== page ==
·       You don’t learn anything in your office.   Product brainstorming, development, and refinement are grand endeavors.  They are always pressing.  They are always visible and top of mind.  Entrepreneurs have a huge tendency to get so focused on getting features and capabilities added to the product that they get landlocked in their offices.  There is little to learn sitting in front of a computer.  The habit must be in place to get outside your office, in front of your customers and learn from them.  Present your observations and hypotheses, get theirs, and gain the knowledge that creates the tipping point for your products value.  Make it a regimen.  We had yearly challenges for our top executives for customer face to face visits at their offices.  This was part of our DNA and led to customers viewing us as customer centric and to high win rates.

 

Customer Knowledge - Questions You Must Answer

Once you’ve put the beliefs and habits in place, the tactics of Know Thy Customer become that much more fruitful.  Ultimately developing customer insight is about understanding how they create value and what gets in the way.  It’s about developing assumptions on the hurdles to their value creation based on your observations and testing and refining them regularly.  It’s about turning those assumptions into cold, hard knowledge about how you can advance their game better than any other alternative.  Those that win the customer knowledge game win the customer market share game.  So make sure you can answer a handful of items thoroughly.

 

·        “So What?”  The problems you solve must be worth solving.  Your idea only has as much merit as the market perceives.  You need to fully understand the value of solving this problem. When you are pitching your offering every customer has a little tiny guy whispering “so what?” in their ear.  You must be able to answer that.  You also need to answer “who cares?” as well to develop targeted value propositions.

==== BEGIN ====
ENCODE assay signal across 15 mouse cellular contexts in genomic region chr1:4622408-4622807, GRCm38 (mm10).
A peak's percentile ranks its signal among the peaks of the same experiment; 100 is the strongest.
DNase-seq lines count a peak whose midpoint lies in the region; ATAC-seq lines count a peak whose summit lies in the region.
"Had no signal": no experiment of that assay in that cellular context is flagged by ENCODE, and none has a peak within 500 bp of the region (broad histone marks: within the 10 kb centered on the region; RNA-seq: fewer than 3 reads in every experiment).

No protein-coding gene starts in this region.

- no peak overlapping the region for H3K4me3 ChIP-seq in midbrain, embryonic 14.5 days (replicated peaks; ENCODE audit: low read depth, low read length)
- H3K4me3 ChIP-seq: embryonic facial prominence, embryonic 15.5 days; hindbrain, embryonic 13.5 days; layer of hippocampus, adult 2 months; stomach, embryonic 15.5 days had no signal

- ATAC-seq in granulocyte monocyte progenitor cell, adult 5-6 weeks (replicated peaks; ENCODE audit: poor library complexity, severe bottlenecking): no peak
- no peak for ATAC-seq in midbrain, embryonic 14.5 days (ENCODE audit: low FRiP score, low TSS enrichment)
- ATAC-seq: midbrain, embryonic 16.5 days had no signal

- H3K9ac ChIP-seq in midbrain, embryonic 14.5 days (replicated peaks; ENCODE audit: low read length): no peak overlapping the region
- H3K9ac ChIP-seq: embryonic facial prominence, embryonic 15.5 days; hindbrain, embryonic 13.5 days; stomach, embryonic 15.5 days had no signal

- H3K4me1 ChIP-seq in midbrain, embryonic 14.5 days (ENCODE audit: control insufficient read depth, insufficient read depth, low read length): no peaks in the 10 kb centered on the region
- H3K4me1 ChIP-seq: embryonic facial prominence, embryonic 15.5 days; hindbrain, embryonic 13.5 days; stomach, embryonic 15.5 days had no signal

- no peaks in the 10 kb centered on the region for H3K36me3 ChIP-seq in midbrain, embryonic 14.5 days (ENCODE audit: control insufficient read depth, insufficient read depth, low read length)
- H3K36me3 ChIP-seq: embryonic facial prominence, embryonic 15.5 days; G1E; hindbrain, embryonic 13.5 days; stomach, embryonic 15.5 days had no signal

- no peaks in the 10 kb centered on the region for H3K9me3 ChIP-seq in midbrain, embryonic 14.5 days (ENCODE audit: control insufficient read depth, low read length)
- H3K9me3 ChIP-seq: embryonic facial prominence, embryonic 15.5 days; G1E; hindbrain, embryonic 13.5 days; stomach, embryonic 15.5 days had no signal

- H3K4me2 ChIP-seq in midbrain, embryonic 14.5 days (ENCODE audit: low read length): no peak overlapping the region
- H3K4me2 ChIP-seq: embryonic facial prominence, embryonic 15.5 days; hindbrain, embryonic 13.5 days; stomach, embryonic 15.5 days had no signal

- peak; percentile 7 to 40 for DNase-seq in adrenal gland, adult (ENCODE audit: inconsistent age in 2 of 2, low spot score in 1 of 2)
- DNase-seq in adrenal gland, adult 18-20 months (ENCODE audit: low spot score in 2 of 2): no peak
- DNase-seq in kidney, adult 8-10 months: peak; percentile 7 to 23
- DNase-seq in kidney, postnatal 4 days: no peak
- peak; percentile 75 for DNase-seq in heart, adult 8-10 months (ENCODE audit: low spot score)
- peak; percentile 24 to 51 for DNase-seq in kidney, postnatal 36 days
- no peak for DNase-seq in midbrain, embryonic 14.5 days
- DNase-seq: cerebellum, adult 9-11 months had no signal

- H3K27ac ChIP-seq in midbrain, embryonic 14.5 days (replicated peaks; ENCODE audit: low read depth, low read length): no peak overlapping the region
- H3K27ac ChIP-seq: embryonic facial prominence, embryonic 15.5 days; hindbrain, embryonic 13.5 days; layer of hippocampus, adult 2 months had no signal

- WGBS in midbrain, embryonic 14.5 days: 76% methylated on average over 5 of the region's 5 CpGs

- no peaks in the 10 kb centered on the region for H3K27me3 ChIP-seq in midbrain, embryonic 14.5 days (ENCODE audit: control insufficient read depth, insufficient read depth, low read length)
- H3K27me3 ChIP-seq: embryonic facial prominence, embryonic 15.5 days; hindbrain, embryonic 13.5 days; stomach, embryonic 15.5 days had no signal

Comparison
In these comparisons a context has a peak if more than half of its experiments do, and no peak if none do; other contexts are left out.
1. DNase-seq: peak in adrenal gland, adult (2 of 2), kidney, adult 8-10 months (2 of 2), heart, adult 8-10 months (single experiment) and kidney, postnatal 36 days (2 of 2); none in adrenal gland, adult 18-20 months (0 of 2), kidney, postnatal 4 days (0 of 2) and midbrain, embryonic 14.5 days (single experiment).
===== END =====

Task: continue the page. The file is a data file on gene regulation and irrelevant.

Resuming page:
·       A Day in the Life.  You need to get in the weeds with how customers create value, and to understand the “job to be done.”  Your questions should be framed to help you best understand the customer’s primary role, specific responsibilities, key tasks, and who or what they interact with.  You must understand how they and the process fit into the big picture.  You must cull out the major improvement opportunities like cycle time, low value tasks to eliminate, and what knowledge can be leveraged to make better, faster decisions.

·       Barriers to consumption.  As important as knowing what problem to solve and why it should be solved is why this problem hasn’t been solved.  Is it because of cost?  Resources?  Risk?  Ego?  Technology?  If it’s cost, is it a capital or operating expense issue, or an uncertainty of true costs? 

 

Gaining these insights with customers solidifies how they create value and what gets in the way of that.  This should be established at the corporate level as well as for key stakeholders.  You will know their priorities and their pains.  From this you can refine your assumptions into a working solution/hypothesis that you put back in front of potential customers for a final pass before creating products.   The key is continuing this cycle of learning, hypothesis, and validation so you truly nail the problem solved, and can pivot for perfection. 

 

Winning the customer insight and intimacy game proves to be a huge lever on future success.  Remember, in today’s marketplace it’s not enough to be perceived as an innovator, you must be perceived as being needed.   Making “Know Thy Customer” your rule number one sets you on that path.

 

 

 

 Picture: Attributed to http://www.freedigitalphotos.net/images/Gestures_g185-Paper_Cut_Of_Two_Business_Man_p64623.html

 

 

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Posted in: Will Shook | Tags: competitive , thy , customer , seven , constraints , competition , competitive positioning , know , growth , entrepreneur , entrepreneurship | Comments (0) | View Count: (2684)